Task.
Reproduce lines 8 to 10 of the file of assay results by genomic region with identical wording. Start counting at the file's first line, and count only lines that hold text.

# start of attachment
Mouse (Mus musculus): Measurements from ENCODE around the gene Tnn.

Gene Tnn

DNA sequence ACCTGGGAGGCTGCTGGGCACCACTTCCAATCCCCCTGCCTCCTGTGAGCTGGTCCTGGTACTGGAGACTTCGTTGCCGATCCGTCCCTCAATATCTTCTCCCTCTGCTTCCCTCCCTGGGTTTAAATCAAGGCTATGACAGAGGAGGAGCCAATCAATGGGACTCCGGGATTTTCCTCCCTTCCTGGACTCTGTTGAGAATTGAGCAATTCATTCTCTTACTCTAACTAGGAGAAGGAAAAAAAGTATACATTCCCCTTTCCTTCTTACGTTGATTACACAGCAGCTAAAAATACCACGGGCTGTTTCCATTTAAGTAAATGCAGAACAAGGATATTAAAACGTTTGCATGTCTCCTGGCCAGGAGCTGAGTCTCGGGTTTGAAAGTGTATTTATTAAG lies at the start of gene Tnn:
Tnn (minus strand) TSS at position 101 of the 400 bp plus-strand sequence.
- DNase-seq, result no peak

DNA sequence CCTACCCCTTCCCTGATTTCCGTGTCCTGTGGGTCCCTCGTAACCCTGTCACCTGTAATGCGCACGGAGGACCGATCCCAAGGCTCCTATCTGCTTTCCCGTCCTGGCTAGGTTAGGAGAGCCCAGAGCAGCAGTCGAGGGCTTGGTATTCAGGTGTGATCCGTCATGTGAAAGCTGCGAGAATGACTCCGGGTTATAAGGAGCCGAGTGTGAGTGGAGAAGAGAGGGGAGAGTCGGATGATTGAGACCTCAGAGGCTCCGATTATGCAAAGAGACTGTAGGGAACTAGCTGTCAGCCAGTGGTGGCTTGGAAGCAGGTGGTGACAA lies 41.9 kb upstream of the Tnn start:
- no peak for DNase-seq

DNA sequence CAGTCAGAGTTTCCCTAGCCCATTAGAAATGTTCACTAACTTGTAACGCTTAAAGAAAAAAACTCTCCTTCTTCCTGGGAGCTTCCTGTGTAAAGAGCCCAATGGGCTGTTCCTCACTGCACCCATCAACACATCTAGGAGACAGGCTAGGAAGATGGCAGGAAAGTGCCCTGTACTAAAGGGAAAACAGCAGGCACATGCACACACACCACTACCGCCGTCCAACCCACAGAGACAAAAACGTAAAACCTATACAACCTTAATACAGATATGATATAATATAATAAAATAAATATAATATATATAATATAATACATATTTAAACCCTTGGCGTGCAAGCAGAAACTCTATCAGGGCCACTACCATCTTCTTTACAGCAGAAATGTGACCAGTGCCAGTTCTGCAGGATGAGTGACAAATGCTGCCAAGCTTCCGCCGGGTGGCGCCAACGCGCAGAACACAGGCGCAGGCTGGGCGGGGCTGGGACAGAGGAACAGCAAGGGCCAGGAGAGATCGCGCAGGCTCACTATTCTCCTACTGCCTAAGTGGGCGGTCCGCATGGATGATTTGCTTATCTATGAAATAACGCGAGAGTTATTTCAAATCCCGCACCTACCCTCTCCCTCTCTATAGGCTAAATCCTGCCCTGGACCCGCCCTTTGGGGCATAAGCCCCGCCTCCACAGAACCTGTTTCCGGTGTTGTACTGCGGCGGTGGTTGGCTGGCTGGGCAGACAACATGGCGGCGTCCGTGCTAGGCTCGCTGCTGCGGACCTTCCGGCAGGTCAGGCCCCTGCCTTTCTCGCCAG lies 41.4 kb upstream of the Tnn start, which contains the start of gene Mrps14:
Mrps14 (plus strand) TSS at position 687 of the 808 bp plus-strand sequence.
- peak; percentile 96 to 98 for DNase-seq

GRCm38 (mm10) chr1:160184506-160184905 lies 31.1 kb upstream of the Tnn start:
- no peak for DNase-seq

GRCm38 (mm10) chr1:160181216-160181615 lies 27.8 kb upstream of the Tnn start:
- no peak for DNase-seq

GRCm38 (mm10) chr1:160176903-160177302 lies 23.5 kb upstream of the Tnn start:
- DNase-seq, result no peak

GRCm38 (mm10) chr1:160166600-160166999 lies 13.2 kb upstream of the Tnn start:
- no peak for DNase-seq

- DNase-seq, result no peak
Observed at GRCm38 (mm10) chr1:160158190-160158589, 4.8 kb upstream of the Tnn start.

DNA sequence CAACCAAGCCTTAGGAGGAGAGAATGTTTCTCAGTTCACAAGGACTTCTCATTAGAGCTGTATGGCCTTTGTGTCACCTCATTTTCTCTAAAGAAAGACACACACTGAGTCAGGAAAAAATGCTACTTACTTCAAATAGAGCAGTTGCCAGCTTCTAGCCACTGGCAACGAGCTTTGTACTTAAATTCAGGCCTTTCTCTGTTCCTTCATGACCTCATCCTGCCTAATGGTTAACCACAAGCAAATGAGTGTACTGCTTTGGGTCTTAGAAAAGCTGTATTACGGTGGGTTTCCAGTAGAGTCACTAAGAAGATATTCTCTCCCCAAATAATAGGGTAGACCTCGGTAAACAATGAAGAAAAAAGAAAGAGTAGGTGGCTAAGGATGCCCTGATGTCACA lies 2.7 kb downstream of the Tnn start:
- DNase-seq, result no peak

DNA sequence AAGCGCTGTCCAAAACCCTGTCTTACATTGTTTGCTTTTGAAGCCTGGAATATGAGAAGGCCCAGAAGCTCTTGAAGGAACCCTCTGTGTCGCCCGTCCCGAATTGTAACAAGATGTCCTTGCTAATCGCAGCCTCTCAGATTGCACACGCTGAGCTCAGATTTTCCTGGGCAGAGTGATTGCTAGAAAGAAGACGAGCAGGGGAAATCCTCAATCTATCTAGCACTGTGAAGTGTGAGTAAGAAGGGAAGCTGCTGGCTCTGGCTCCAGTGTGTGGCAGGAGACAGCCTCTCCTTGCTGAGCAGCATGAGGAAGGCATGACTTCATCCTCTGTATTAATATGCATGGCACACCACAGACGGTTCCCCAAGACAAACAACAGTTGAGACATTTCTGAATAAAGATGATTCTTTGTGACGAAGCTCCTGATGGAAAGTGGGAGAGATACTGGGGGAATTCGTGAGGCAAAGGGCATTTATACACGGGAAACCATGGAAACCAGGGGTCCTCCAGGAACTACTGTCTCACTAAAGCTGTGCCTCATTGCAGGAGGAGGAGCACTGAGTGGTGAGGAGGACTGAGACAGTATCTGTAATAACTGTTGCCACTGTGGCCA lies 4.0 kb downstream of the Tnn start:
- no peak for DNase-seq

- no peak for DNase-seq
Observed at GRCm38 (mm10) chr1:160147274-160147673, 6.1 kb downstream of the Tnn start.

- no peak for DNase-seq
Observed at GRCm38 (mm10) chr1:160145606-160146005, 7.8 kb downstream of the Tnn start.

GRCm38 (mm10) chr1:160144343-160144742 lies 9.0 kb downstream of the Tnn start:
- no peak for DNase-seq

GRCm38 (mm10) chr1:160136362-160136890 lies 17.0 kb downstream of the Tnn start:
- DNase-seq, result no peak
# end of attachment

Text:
DNA sequence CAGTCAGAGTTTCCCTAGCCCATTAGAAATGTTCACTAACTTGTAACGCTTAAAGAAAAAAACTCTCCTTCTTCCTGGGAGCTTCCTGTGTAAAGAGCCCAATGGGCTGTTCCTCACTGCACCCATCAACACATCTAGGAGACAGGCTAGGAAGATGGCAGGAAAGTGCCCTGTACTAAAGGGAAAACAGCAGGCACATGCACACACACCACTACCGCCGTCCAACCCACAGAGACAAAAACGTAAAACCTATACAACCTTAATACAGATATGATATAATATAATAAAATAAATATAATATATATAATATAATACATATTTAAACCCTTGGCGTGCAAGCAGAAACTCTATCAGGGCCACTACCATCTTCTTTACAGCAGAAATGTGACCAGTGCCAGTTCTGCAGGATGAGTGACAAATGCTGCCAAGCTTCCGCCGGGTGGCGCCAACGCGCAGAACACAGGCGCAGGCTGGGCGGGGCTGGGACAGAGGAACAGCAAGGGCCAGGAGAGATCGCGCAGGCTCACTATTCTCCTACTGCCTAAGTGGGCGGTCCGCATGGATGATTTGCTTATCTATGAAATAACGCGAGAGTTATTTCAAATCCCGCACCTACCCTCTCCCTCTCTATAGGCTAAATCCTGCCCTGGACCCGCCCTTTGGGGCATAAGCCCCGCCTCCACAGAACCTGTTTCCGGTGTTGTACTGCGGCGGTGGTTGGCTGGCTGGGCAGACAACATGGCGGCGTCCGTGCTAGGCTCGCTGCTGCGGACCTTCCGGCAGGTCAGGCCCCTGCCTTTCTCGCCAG lies 41.4 kb upstream of the Tnn start, which contains the start of gene Mrps14:
Mrps14 (plus strand) TSS at position 687 of the 808 bp plus-strand sequence.
- peak; percentile 96 to 98 for DNase-seq